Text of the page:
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A few months ago, when Brazil coach Carlos Amadeu visited Kochi for technical inspection, he was struck by a happy coincidence. Wherever he and his committee travelled, they was surprised by men cheering him in yellow jerseys. Not the canary yellow, but a lighter, lozenge shade of it, that of the Kochi-based Indian Super League team Kerala Blasters. He went home and told his boys, “They too have a team wearing a yellow similar to us. And I felt they’re empathetic towards us. So don’t worry about the home support.” But even in his wildest imagination, he would not have thought that the fan base in Kochi for Brazil exceeds that of their home club.
Since they landed, Amadeu must have more than acquainted himself with the frantic support extended to his team, wherever and whenever it practised. So before what was touted as the biggest match of the World Cup, just to reassure the boys and soothe their nerves, he told them: “Boys, we are playing at home.” The coach’s words might have ringed in them when they walked out into the stadium for the warm-up.
It was nearly an hour before the scheduled start of the match, the spectators were still trickling in, and the ground was half-empty. But they would have been blind to miss the yellowness that had wrapped the stadium. Or the deafening applause they set off. They must have been like “wow”, for several times zones away, in a land they’d never set their foot in, they have garnered such maddening support. There could have been a sense of disbelief, when the crowd pressed their hands on the Brazil crest embroidered on their cheap replica jerseys, their faces grave, when the loudspeaker blared Brazil’s national anthem, Hino Nacional Brasileiro.
Maybe, the whole home feeling might have overwhelmed the teens. For in the first 10 minutes of the game, they resembled not the team that later beat Spain 2-1, or enthralled the crowd with its slick passing, twinkling feet or mesmerising bursts, but a bunch of nervous wrecks, clueless of their positions and tactics, being rolled over by an effervescent Spain.
The defence — the coach keeps on insisting that their defence begins with the forwards — was in utter shambles, giving Spain’s forwards enough room and space to manoeuvre. They could have scored as early as the third minute, they definitely did in the fifth minute. The sparse red-smeared section of the crowd was in raptures, while most of the stadium interminably muted. Amadeu admitted his boys were “nervoso”.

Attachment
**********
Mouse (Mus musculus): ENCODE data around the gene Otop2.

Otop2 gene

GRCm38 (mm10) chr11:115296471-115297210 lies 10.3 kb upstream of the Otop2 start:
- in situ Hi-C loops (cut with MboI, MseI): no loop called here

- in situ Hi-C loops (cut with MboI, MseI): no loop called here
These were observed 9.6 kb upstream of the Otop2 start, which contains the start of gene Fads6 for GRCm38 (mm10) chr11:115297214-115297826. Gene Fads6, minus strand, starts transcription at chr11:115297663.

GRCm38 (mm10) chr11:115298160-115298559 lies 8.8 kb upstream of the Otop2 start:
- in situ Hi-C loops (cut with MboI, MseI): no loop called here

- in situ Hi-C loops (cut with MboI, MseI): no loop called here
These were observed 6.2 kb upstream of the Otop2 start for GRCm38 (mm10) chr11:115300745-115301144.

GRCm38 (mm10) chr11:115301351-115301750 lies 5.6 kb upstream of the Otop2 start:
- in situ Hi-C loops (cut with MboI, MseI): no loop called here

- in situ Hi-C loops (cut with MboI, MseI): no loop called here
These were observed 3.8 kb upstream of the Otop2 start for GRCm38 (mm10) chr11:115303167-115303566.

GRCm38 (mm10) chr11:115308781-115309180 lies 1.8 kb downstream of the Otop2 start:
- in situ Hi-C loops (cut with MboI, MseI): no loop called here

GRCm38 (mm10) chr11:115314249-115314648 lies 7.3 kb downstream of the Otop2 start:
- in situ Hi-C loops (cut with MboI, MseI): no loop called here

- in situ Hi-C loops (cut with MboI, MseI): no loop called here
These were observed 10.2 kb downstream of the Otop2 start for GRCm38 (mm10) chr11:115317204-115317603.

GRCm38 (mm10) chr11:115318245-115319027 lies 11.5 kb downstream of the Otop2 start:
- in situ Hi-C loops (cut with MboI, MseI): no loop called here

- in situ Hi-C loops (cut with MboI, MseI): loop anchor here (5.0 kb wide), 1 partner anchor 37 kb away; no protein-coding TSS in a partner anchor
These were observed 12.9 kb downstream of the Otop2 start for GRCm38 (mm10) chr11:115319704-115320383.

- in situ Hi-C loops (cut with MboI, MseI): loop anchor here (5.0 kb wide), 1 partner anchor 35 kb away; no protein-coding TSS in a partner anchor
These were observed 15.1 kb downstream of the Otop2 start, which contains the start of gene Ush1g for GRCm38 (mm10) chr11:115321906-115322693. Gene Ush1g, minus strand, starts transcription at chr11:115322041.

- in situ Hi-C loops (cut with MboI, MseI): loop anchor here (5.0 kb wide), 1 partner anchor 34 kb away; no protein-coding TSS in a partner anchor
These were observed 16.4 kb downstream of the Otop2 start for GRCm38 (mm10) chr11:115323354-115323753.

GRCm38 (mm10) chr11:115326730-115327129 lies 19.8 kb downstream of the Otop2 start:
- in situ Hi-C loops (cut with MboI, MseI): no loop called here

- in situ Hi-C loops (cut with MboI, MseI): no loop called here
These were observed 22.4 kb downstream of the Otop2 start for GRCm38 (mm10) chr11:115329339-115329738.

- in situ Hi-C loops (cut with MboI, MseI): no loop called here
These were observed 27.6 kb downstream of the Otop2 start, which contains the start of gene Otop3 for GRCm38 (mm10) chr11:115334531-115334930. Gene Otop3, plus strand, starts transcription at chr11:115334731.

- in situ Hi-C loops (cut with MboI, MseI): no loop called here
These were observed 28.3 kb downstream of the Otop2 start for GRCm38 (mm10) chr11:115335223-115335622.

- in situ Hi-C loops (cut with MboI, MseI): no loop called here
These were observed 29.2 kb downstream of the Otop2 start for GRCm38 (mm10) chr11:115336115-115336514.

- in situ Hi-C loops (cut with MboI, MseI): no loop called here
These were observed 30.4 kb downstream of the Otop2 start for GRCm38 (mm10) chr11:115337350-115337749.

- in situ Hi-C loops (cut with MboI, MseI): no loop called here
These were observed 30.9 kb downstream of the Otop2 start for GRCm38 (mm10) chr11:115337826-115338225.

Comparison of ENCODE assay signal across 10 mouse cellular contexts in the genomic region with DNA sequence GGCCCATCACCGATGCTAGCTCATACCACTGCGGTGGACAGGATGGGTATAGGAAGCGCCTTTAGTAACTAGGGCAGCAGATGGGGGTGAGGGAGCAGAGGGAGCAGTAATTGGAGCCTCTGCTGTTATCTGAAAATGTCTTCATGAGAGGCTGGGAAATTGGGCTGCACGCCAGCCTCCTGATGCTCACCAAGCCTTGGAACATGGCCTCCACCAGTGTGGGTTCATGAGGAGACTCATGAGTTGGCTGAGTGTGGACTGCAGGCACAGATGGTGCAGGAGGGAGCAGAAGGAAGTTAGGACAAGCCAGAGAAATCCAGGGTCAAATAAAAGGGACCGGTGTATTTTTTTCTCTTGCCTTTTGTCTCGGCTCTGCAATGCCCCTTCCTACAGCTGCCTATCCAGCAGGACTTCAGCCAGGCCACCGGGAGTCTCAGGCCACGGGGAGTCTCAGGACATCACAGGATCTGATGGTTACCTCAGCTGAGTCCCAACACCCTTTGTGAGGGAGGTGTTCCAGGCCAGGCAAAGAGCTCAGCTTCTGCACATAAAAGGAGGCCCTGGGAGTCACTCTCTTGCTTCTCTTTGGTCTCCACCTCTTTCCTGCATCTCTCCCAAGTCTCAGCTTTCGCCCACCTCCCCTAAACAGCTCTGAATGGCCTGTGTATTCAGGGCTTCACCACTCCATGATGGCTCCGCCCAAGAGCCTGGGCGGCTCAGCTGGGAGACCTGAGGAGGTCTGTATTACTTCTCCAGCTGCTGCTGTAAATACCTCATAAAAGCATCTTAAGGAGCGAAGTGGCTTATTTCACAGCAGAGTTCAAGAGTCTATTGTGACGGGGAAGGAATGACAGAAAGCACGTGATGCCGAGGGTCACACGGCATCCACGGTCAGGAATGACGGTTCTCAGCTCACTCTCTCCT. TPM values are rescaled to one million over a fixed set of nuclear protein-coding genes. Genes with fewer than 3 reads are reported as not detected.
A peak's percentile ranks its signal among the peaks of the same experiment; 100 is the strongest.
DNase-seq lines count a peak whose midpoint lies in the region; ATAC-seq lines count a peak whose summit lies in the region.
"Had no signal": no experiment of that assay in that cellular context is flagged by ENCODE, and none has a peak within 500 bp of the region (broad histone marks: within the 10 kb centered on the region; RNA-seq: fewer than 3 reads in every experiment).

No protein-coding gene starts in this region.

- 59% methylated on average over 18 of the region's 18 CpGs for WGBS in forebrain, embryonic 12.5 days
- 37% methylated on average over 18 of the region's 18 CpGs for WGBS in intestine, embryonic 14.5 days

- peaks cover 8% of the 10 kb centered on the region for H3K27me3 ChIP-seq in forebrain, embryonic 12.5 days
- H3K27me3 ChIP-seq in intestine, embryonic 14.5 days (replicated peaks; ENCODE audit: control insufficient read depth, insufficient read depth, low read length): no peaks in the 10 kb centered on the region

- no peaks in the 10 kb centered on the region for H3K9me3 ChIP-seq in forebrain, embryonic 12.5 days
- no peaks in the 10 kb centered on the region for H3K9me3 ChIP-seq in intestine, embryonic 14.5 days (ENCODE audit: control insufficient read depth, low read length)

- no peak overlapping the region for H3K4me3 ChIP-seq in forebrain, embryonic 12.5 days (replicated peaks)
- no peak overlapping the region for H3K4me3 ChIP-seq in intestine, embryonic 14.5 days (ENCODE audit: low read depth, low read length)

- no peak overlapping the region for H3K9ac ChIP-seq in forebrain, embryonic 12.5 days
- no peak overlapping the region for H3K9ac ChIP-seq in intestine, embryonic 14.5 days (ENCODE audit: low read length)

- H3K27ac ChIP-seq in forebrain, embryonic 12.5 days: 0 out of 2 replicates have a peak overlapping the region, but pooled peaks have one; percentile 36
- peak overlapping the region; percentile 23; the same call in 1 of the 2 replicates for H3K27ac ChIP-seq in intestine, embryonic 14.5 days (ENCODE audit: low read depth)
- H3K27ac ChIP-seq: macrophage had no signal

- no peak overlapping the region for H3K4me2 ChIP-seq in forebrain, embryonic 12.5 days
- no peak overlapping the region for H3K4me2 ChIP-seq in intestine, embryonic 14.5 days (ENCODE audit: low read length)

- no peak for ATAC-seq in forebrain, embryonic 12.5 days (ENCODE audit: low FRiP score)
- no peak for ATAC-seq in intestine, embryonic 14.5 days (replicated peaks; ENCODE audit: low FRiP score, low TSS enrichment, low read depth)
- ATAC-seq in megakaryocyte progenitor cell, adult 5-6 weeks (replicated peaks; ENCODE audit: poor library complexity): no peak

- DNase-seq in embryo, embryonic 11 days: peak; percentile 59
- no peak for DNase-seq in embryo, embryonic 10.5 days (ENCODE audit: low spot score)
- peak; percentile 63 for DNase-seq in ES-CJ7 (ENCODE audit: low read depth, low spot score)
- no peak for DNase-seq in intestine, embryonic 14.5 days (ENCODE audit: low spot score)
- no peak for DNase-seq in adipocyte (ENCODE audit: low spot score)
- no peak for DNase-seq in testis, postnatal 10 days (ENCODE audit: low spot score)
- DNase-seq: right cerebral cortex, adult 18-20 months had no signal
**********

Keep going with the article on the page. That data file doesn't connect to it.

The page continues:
But he knew his boys would recover fast. “One good thing with the boys is that they are so confident that they believe they can do miracles,” he later said. It didn’t need a miracle, never did the match even meander into the line of the miraculous. While several Brazilian teams in the last decade have been prone to bursts of moodiness and petulance, shipping in goals after they concede early, the youngest of the brigade showed rare fight, or rather more commendably, fight without betraying any urgency or despondency, making the recovery look seamlessly effortless. They played the rest of the match like it was a high school evening-out with their chums.
It was this streak that impressed the coach, more than their energy and imagination, though these were the two facets that raptured the crowd. Their play conformed to everything the crowd, the Brazil-philes among them, had heard, read and seen on telly and Youtube. It was their quintessential brand of football. what once inspired Italian filmmaker Pier Paolo Pasolini to coin the word “poetic soccer”, a scheme of football based on dribbling and non-linear opening of unforeseen spaces, as opposed to the linearly responsible “prose soccer” prevalent in Europe.
Playing to gallery
Central to them were the two pacy men on the wings — Paulinho and Brenner — flickering down the flanks in a blur and cutting into the narrowest of spaces. Midfielder Marcos Antonio was the regista — the deep-lying playmaker, the conductor of the orchestra. The commanding Lincoln thrust past the defensive maze, only to be let down by his own uncharacteristic clumsiness. As they found their collective bearings, tricking, winkling and bobbling past puzzled Spanish legs, the crowd rediscovered the full pelt of their throat-boxes, rendering the atmosphere with a hostile indomitability, the same antagonism ISL clubs endure at Blasters’ home matches.
Much before Lincoln, who the legendary Zico considers “devilishly talented”, scored the equaliser, a neat rather than spectacular goal, the crowd had developed an affection for him. He reciprocated the love by running towards the enclosure that had the loudest fans and knelt on the ground. Needless to say, it gave them the licence, and the power pill, to be even louder on what was a toxically humid evening.
Buoyed, Brazil began to boss over the already-tired Spaniards. Between Lincoln’s goal and Paulinho’s eventual winner, they threatened to score several times, let down primarily by their over-enthusiasm to get their name on the score sheet. At the wink of half-time, Paulinho, a very modern No. 7, slotted in the winner, his finish as languid as the build-up. A well-weighted cross from Marcos Antonio perfectly bisected a pair of defenders, before Paulinho gathered the ball with the deftest of first touches, and belted it past the goalkeeper.
The second half, though, was anti-climatic, as the searing humidity began to tell on the players and Brazil followed a safer approach. Even the crowd couldn’t maintain its energy levels. Or maybe, it was saved for the last second of the match, when the whole stadium erupted like a yellow-fumed volcano. Just like it’s back in Brazil.
“Obrigado,” the team yelled at the crowd. No one among them would have understood the Portuguese word for thank you. But they shouted back: “Obrigado”.